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    When cutting, black birch. I'm surprised no one has mentioned it yet. I love that wintergreen smell. When burning, probably apple.
     
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  16. mywaynow

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    Cherry, Hickory then Walnut. Don't forget Oak, Beech and Ash. Then there's Dogwood, Maple and .......... but never Locust, at least before dusk.
     
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  17. Shane N

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    I like the smell of cutting pine. It's like Christmas year 'round.
     
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  18. scroungerjeff

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    Hoping to get a quality load of hickory. Have burned very little of it so I am not sure what to expect regarding smell. I believe it is a mockernut hickory that is down so not sure how that ranks against shagbark or shellbark. Anyone familiar with the subtle differences? I agree that locust is great to split but stinky to burn.
     
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  19. andrewdee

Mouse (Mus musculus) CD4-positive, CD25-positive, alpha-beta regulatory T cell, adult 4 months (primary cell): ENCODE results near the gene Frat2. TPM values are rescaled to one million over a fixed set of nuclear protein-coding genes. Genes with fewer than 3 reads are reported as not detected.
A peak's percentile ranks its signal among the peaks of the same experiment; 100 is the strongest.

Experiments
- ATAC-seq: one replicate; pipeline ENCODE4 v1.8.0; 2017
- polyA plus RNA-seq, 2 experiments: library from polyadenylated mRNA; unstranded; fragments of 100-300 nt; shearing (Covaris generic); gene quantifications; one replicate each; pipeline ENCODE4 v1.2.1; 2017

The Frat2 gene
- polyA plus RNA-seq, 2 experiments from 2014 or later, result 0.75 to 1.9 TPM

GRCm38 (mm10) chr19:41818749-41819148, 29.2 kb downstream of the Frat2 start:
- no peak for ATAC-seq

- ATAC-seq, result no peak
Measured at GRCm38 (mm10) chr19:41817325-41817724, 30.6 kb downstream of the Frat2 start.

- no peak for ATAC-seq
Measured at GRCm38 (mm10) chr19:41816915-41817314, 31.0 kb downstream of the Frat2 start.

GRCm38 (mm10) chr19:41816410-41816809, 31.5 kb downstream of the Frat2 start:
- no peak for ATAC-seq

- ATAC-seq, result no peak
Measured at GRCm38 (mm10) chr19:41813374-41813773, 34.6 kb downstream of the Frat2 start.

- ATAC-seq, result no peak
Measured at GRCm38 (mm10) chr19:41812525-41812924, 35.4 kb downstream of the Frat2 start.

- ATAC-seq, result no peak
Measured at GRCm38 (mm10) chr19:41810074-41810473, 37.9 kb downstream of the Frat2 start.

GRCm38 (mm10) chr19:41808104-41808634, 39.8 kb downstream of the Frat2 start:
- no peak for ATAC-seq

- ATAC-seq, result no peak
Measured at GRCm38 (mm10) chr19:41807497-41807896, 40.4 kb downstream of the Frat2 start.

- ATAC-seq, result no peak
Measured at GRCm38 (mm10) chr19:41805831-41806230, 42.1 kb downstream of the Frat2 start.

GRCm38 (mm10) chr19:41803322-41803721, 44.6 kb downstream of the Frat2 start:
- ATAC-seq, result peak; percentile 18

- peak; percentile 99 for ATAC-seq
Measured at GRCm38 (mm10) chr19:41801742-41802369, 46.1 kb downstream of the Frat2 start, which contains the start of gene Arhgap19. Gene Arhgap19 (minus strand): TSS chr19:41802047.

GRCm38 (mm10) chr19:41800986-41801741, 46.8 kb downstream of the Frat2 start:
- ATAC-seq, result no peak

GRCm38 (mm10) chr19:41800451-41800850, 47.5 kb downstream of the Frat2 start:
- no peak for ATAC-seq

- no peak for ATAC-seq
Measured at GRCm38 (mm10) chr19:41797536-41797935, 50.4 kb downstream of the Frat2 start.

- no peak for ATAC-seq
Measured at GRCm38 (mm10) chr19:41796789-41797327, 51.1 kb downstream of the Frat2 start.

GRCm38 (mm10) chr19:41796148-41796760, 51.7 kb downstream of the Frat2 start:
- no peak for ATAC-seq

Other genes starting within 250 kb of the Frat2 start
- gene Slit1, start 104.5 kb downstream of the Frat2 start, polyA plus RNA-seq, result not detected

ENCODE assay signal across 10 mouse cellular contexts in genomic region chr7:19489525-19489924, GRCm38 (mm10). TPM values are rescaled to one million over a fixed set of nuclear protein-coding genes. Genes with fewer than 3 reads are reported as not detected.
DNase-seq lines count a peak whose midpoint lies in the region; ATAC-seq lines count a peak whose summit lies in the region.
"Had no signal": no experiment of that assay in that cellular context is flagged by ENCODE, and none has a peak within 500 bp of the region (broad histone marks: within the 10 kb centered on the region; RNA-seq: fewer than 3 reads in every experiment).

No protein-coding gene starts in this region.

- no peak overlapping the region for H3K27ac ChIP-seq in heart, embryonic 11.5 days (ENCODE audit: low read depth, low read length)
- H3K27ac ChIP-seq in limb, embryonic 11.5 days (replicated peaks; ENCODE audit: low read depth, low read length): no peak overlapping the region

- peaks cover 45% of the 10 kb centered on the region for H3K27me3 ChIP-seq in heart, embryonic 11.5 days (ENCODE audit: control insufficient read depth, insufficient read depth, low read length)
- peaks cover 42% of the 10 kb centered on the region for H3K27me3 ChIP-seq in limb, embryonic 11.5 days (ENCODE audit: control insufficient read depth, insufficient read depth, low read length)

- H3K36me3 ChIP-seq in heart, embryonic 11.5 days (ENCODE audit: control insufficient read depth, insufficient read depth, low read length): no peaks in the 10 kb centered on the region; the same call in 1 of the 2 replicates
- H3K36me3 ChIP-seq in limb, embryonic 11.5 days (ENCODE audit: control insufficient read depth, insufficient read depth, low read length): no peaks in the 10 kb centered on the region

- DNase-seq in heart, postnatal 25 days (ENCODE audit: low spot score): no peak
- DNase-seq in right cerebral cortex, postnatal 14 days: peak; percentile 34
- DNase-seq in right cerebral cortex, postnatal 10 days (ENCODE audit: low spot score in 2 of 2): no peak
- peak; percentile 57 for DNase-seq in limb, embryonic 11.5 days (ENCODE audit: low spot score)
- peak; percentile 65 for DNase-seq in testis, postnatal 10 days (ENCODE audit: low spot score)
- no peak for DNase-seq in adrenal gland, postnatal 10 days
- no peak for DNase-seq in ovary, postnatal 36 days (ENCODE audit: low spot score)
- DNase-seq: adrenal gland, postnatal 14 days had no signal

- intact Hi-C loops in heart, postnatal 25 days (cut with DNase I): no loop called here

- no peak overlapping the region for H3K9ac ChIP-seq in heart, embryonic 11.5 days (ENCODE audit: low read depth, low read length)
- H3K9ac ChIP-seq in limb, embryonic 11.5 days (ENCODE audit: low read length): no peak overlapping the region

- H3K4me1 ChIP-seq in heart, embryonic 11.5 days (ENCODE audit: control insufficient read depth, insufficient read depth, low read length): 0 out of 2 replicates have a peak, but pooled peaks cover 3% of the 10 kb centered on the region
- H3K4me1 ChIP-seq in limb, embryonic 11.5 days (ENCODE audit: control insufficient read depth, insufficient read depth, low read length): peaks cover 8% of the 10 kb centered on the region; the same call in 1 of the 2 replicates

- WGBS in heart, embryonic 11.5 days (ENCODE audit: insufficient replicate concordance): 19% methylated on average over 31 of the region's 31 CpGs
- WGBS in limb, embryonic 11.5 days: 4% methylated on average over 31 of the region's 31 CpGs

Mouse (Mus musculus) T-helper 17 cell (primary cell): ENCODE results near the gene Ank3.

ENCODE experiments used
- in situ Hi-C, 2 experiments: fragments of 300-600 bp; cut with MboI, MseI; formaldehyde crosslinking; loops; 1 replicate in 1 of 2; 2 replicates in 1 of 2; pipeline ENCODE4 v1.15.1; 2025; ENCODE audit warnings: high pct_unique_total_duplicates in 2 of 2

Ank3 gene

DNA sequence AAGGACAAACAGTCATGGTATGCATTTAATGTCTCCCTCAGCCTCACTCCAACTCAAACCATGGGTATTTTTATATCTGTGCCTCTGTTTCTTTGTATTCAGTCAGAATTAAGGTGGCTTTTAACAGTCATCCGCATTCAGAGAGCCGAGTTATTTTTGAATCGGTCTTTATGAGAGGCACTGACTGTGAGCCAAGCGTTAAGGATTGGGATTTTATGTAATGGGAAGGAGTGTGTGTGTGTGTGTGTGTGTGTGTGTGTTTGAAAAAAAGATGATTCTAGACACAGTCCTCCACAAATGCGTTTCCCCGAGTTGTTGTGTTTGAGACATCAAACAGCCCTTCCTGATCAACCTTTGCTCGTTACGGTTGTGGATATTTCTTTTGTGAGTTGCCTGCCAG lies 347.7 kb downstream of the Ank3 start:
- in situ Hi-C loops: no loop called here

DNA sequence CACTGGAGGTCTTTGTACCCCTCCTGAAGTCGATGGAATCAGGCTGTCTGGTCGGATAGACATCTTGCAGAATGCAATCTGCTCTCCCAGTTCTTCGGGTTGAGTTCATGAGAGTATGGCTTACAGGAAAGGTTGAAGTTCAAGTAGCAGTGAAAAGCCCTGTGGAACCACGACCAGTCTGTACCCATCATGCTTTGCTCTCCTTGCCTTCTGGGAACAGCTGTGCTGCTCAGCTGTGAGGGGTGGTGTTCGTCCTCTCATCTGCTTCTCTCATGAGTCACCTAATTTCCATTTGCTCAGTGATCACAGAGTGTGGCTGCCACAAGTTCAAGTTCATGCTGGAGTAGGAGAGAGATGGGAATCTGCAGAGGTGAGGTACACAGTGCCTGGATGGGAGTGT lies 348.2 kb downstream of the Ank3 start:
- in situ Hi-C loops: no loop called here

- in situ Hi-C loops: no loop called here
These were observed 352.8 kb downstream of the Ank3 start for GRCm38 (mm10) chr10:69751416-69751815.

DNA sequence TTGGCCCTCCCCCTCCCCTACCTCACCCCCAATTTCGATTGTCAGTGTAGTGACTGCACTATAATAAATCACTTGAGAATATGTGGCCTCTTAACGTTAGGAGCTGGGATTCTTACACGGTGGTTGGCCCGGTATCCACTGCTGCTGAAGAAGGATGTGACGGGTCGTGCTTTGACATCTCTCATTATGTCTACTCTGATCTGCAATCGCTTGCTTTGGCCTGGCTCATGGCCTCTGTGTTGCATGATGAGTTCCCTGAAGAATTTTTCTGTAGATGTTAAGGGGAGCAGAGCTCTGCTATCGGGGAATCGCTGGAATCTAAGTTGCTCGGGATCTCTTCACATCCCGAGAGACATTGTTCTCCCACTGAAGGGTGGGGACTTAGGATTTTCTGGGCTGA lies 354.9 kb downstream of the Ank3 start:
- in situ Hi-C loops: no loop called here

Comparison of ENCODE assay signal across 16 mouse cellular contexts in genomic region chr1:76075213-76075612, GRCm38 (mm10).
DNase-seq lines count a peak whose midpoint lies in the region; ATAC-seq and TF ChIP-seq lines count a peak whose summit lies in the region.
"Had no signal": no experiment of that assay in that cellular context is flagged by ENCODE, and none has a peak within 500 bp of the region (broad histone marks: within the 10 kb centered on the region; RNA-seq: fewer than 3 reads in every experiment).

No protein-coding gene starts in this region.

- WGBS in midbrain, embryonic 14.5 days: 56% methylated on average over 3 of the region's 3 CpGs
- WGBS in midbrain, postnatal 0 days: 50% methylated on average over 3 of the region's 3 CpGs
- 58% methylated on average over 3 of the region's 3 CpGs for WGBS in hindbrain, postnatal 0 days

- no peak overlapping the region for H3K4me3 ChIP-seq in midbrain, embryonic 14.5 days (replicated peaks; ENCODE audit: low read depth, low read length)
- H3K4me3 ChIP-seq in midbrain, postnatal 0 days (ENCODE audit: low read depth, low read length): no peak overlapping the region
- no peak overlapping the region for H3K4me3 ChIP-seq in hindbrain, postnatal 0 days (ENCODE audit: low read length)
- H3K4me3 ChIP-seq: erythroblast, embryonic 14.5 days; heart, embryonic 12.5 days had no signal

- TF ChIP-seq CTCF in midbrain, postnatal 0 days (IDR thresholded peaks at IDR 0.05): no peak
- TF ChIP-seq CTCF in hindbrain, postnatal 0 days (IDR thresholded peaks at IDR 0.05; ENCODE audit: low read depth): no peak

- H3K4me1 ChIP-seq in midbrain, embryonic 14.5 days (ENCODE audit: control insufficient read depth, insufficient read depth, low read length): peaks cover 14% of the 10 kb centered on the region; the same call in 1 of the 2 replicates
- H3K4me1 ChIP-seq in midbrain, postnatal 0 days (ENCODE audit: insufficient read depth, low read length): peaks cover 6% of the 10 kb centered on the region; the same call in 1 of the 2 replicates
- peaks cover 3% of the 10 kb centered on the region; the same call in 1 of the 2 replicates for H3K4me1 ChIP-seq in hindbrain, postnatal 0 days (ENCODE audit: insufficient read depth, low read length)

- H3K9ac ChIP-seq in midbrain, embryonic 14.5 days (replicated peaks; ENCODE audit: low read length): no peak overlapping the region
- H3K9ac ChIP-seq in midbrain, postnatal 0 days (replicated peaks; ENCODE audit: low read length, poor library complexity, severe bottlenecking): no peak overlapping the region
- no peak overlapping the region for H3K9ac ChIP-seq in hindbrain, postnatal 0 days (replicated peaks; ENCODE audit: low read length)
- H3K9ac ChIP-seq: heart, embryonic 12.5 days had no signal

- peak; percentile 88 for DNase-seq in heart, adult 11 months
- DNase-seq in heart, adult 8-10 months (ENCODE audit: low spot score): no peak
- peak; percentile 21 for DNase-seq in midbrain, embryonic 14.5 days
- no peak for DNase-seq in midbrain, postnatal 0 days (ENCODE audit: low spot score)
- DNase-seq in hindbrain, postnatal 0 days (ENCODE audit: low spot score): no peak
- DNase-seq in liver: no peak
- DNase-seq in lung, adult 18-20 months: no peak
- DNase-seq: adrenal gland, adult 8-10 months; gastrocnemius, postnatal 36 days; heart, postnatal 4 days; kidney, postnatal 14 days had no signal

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    Sugar Maple for me !
     
  20. jeff_t

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    One of my customers is across the interstate and downwind from a Cracker Barrel. It's always fun to climb out of the truck and figure out what they are burning. Lately it's been ash and maple, but sometimes they get some hickory. Then, down the street there is a meat market that also sells barbecue take out. I drive by there again about 8:30, shortly after they fire up the smoker. Always cherry, apple, or hickory.

    That's really the only highlight of my job.
     
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  21. fossil

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    Western Larch (Tamarack). Whenever I'm loading/reloading that wood, I have to go outside and smell it. I love it. Rick